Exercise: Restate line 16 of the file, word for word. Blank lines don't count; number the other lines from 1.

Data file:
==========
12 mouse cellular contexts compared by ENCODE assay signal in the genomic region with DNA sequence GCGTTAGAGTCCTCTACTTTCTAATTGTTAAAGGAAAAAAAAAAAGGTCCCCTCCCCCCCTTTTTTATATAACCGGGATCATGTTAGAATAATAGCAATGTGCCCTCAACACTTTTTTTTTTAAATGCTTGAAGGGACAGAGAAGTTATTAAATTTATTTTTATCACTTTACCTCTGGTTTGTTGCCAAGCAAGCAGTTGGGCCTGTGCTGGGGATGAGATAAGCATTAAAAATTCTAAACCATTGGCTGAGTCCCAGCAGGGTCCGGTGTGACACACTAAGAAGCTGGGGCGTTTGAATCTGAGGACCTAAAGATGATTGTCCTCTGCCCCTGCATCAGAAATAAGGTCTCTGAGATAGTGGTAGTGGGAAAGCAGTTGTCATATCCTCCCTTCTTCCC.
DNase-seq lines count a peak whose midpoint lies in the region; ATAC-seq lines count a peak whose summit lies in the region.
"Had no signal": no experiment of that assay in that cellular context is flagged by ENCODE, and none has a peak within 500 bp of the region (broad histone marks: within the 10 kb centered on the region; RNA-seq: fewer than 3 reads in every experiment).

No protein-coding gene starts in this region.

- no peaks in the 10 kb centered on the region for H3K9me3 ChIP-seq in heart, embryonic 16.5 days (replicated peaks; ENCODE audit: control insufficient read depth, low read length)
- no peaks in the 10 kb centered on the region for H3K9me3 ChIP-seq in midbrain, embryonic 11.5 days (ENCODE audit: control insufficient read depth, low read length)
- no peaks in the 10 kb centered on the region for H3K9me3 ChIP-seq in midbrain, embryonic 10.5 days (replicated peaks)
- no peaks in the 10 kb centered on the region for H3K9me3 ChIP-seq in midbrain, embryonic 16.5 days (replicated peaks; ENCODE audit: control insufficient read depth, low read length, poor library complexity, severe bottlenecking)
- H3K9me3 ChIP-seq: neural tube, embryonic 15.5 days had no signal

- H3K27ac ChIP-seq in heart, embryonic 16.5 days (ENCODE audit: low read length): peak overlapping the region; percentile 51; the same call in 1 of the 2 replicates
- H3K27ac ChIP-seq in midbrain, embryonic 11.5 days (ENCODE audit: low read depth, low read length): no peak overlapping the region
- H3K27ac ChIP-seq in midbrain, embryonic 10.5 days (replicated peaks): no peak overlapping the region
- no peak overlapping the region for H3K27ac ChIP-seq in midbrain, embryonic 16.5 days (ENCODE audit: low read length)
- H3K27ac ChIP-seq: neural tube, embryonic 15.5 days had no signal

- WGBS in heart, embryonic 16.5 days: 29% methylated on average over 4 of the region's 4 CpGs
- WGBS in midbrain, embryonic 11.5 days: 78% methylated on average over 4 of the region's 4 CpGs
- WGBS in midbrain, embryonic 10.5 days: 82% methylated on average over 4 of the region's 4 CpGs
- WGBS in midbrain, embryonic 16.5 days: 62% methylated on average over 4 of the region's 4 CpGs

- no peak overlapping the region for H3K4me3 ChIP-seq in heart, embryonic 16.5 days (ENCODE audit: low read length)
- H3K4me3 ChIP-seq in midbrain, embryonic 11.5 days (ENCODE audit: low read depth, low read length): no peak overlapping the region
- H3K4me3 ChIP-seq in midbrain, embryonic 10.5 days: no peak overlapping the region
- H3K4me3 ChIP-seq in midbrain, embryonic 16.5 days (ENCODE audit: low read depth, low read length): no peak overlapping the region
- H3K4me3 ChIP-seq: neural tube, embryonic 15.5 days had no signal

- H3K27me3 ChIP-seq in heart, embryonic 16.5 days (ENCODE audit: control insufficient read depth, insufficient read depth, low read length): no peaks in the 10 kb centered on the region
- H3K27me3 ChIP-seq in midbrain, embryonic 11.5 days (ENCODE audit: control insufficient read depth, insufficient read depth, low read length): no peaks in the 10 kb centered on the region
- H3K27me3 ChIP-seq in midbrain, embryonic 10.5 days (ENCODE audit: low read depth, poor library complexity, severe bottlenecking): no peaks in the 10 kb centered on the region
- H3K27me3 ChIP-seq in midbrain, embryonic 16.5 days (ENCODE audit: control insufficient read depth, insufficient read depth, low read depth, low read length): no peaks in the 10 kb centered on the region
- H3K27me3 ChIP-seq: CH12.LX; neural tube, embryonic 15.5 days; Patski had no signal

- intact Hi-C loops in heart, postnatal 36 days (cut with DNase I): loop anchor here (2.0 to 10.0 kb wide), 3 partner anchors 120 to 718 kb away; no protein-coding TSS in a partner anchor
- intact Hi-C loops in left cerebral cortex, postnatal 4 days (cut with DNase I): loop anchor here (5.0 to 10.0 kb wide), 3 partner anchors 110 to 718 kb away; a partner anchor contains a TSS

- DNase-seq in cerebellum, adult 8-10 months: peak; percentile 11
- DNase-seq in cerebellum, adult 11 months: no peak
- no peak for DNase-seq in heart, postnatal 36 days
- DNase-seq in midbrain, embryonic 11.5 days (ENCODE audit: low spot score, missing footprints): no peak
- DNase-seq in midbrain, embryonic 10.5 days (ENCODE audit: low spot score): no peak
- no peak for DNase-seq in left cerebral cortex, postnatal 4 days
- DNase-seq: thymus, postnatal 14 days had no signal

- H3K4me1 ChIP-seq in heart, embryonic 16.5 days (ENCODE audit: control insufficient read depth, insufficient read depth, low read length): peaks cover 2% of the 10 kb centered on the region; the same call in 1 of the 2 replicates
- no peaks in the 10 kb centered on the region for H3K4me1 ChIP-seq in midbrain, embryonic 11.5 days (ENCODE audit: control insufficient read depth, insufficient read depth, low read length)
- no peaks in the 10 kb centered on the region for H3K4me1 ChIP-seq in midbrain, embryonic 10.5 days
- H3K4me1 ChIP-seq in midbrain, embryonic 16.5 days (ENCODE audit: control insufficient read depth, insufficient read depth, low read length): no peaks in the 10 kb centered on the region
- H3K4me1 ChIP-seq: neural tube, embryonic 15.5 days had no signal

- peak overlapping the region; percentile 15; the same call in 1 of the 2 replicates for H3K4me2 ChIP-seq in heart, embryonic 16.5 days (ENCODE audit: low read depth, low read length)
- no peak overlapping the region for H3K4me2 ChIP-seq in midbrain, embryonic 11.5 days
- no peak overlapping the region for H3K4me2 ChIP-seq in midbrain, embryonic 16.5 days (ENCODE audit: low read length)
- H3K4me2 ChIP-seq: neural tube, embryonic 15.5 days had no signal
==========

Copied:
- WGBS in midbrain, embryonic 11.5 days: 78% methylated on average over 4 of the region's 4 CpGs